Demographic data, duration of diabetes, drugs used related to diabetes, concomitant diseases, depth of wound (superficial or deep), localization of wound (toe, metatarsal, or midfoot/heel), presence of purulent discharge, a positive probe-to-bone test, history of antibiotic use, and presence of fever were noted during admittance. Culture specimens for microbiological analysis were taken with deep tissue sampling. Osteomyelitis was assessed with the probe-to-bone test and plain-radiography [20]. Magnetic resonance imaging (MRI) was performed in patients requiring imaging examination. Blood samples were taken after 8–10 hours of overnight fasting, and complete blood count, ESR, HbA1c, fasting blood glucose, CRP, PCT, IL-6 and fibrinogen levels were studied. Complete blood count, ESR, HbA1c, fasting blood glucose, CRP, and fibrinogen levels were studied on the same day. Blood specimens for serum PCT and IL-6 levels were centrifuged at 4000 rpm for 10 minutes after storage for 30–60 minutes. Serum samples obtained were stored at −80°C until biochemical analyses were performed. Serum interleukin-6 measurements were performed by using a DiaSource Human IL-6 Elisa kit (DIAsource ImmunoAssays S.A., Belgium). Absorbance readings were performed by using a ChemWell 2910 Automated EIA and Chemistry Analyzer (Awareness Technology Inc., Martin Hwy., Palm City, USA). Results were reported as pg/mL. Serum PCT measurements were performed by using a Cobas e411 Immunoassay Analyzer (ROCHE), the electrochemiluminescence immunoassay (ECLIA) method, and Roche Diagnostics kit. The reference intervals of serum PCT levels were 0–0.05 ng/mL. Fibrinogen measurements in plasma were performed by using a coagulometer device (ACL TOP 700) and suitable kit (HemosIL Q.F.A. Thrombin). The reference intervals of serum fibrinogen levels were 200–393 mg/dL. Serum complete blood count, ESR, HbA1c, fasting blood glucose, and CRP levels were studied in the biochemistry laboratory of our hospital. All tests were performed in a blinded manner.

NCSS (Number Cruncher Statistical System) 2007 (Kaysville, Utah, USA) program was used for the statistical analysis. During the evaluation of the study data, regarding the comparisons of descriptive statistical methods (mean, standard deviation, median, frequency, ratio, and minimum and maximum) as well as quantitative data, the Mann Whitney U test was used for the intergroup comparisons of parameters without normal distribution. One-way ANOVA test was used for the comparisons of the groups three or more with normal distribution, and the Bonferroni test was used to determine the group causing the difference if variances were homogenous but the Games-Howell test was used if variances were not homogenous; the Kruskal Wallis test was used for the comparisons of the groups three or more without normal distribution, and the Mann Whitney U test was used to determine the group causing the difference.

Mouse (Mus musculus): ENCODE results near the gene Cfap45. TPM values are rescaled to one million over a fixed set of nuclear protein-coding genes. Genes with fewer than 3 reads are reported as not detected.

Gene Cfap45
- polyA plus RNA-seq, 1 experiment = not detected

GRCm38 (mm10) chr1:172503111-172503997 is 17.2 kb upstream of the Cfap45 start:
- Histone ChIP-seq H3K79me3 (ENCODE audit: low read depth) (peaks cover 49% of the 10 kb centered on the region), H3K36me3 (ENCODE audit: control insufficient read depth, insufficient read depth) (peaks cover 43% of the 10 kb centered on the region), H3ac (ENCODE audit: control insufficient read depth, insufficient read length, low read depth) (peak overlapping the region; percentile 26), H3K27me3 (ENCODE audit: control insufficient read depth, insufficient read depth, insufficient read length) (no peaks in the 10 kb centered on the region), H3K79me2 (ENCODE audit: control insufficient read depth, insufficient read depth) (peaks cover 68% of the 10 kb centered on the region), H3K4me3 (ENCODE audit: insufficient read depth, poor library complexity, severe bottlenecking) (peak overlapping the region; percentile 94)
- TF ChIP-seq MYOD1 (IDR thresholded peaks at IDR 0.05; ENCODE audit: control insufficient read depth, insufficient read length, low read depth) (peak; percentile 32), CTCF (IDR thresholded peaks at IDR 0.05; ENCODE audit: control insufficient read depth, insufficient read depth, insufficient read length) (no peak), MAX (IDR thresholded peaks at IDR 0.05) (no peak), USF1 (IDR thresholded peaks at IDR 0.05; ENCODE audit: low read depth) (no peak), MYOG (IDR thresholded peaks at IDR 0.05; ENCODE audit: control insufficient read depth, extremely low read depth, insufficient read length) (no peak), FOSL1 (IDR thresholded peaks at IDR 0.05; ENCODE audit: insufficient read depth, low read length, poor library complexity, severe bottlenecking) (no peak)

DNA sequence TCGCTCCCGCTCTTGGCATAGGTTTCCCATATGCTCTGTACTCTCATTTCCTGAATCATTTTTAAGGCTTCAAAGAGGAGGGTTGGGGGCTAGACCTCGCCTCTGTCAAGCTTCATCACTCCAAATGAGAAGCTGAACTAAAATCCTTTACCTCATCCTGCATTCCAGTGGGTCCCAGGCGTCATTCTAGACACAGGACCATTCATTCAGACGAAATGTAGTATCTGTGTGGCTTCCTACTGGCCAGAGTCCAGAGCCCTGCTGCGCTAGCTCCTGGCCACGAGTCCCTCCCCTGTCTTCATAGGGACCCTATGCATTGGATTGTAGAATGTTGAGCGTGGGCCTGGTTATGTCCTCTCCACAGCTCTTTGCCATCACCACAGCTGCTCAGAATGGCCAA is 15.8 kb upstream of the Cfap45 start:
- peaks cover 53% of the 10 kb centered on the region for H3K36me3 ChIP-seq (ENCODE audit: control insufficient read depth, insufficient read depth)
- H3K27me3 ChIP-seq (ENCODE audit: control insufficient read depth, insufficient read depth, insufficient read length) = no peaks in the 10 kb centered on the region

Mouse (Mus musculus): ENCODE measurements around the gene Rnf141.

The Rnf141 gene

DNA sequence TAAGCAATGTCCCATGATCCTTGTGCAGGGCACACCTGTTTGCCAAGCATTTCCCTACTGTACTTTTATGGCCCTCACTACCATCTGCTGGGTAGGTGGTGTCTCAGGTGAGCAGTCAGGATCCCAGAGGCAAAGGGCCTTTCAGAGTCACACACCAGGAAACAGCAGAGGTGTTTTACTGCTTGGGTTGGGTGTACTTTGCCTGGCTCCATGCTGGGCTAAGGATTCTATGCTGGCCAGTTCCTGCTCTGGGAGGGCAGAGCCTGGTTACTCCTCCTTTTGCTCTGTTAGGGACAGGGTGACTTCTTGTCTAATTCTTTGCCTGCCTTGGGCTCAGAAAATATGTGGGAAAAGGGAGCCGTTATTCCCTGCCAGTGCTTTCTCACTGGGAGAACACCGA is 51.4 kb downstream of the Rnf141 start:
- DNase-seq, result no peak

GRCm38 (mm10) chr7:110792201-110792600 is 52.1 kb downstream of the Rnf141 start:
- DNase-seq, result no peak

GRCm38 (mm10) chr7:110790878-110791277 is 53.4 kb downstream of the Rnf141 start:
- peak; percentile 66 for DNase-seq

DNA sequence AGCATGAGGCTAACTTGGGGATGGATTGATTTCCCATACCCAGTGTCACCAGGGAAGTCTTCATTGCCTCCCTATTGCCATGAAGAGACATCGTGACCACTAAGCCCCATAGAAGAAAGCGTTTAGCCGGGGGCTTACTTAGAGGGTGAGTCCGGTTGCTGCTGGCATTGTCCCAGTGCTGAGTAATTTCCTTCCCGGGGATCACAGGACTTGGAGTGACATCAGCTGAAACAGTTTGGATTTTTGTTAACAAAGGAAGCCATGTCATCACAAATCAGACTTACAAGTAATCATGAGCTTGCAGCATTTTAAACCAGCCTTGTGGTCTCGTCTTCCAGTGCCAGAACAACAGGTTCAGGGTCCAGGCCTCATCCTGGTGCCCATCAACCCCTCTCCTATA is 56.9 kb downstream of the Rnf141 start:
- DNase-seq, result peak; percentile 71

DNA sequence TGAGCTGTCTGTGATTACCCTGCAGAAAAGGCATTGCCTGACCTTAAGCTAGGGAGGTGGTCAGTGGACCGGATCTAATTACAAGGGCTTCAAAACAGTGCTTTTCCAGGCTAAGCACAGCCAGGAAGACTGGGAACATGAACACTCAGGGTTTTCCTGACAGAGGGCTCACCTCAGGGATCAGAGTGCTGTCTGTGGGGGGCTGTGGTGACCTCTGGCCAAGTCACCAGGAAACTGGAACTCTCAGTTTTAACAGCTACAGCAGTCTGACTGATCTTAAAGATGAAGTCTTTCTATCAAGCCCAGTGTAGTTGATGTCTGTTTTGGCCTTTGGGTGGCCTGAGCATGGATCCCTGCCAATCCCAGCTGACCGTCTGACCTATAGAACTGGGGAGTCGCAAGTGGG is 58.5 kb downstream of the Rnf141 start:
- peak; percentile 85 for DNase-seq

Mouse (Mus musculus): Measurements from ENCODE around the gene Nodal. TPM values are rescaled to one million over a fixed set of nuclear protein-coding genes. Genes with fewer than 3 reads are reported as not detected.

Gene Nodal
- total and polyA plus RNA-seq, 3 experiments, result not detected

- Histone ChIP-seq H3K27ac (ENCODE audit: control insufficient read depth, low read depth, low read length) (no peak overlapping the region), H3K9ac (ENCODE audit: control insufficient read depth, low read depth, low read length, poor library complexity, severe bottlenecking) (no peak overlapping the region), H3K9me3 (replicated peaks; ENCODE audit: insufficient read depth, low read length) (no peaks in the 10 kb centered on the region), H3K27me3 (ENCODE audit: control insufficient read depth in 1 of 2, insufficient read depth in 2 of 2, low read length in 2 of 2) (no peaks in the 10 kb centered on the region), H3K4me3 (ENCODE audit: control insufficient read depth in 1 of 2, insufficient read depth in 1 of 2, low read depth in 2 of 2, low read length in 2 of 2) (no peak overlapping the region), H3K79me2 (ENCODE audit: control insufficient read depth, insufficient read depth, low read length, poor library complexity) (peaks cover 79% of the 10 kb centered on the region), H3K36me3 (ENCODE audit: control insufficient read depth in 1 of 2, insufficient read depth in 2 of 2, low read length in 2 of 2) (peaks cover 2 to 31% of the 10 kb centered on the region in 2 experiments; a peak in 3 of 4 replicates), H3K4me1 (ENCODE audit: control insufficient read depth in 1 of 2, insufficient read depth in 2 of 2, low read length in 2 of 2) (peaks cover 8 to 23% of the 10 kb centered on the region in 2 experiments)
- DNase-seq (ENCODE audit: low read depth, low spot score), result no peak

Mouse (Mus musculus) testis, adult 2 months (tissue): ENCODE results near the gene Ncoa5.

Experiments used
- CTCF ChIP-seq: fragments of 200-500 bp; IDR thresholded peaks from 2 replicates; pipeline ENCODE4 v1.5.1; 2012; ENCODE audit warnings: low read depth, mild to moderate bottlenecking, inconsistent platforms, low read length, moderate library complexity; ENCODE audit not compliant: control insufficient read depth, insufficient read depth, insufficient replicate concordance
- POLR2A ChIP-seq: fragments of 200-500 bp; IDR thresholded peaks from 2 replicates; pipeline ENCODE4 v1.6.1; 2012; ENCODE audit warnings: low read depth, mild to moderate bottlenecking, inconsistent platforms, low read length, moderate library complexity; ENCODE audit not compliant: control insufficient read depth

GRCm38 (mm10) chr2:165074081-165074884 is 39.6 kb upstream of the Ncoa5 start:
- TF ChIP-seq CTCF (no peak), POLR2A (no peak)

Pearson’s chi-square test and the Fisher-Freeman-Halton test were used for the comparison of qualitative data. Diagnostic screening tests (sensitivity, specificity, positive predictive value, and negative predictive value) and ROC curve analysis were applied for the determination of cut-off points for parameters. Significance was evaluated at a level of .

3. Results

Thirty-eight patients with IDFU, 38 patients with NIDFU, and 43 patients as the control group were included in the study. Fifty-six point three percent of the patients () who participated in the study were males, and the mean age was determined to be 61.07 ± 11.04 years. Demographic data of the patients who participated in the study are shown in Table 1. Wound characteristics in the groups with IDFU and NIDFU are shown in Table 2. A positive probe-to-bone test was observed in a total of 9 cases, and osteomyelitis was determined in 4 of these cases with MRI. We detected the characteristic findings of diabetic foot osteomyelitis on MRI, decreased signal intensity of the affected bone on T1-weighted images and increased intensity on T2-weighted and postcontrast images, in these patients. Deep tissue culture was taken from 17 cases with IDFU, and microbial growth was detected in 10 (58.8%) of them. The results of microbial growth were as follows: S. aureus in 4 cases, P. aeruginosa in 2 cases, E. cloacae and E. coli in 1 case, Streptococcus spp. in 1 case, and P. vulgaris in 1 case. The results related to inflammatory markers in the groups included in the study are shown in Table 3.

Table 1: Demographic characteristics of the patients.
Table 2: Evaluation of wound characteristics in the groups with diabetic ulcer.